“Traditionally how we’re funded in the community colleges is by measuring Full Time Equivalent Students, FTES’s–we call them “butts in seats”–and so we’re looking at what are alternate ways to supplement the current model,” said Lynell Wiggins, CTE counselor in the Pasadena Area Community College District.
Some of the solutions discussed, already in use in other states included tiered or differential funding, whereby state funding formulas take differential program costs into account in funding for institutions. Instead of funding “per seat,” the model provides core funding and then more for high-cost programs like CTE. Another model is using performance funding, which incentivizes increased funding based on outcomes like the increase in wages graduates earn.
The difficulty with these models, hashed out extensively during the task force meeting, is choosing which data to use to decide the additional funding, such as student demographics, the cost of programs and how it’s demonstrated they’re meeting needs of local employers.
On top of that, calculating this data is made more difficult by the fact that community college students are a diverse group of learners, spread out across varied regions, and often have different goals as students.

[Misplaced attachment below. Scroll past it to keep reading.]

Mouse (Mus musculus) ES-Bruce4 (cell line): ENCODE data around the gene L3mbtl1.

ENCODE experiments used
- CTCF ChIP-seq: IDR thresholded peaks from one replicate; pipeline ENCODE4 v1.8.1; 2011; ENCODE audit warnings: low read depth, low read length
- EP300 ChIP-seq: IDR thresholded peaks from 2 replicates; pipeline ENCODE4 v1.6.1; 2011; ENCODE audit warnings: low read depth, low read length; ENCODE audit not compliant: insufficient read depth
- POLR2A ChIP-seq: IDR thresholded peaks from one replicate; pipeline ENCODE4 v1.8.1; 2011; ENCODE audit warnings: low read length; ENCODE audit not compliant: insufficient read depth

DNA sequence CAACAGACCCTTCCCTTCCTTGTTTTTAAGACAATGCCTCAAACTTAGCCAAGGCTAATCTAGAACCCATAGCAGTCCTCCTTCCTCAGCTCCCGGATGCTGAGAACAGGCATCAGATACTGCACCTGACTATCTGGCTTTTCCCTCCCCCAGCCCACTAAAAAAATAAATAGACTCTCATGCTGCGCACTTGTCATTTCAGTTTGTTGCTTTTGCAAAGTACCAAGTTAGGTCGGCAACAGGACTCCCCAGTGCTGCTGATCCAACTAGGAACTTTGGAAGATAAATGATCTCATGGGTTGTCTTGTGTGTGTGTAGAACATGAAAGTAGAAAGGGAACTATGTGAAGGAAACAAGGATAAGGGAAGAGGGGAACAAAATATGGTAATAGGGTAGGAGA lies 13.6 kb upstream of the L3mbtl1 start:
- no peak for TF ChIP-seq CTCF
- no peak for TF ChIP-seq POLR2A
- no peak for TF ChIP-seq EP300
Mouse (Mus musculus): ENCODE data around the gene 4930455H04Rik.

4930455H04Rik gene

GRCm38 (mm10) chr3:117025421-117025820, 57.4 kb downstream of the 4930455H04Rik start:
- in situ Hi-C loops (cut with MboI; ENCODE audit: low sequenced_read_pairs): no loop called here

“One of the scariest pieces of data–and this is about measuring what matters–is skill builders were getting more jobs and at higher wages than completers,” said Sunita Cooke, chair of the task force, and president and superintendent of MiraCosta Community College District. “So I think we want to be really careful about what we’re incentivizing and driving. “
Which is why it’s so important, as the task force leaders made clear, for individual colleges to work less in a vacuum and coordinate more with other colleges in the region to align their programs and certifications.
“Without the regional coordination and understanding the needs to of regional economies, colleges won’t naturally put more investment into the area of CTE,” said Van Ton-Quinlivan, vice chancellor of workforce and economic development in the Community Colleges Chancellor’s Office. “We’ve seen that for the last decade already.”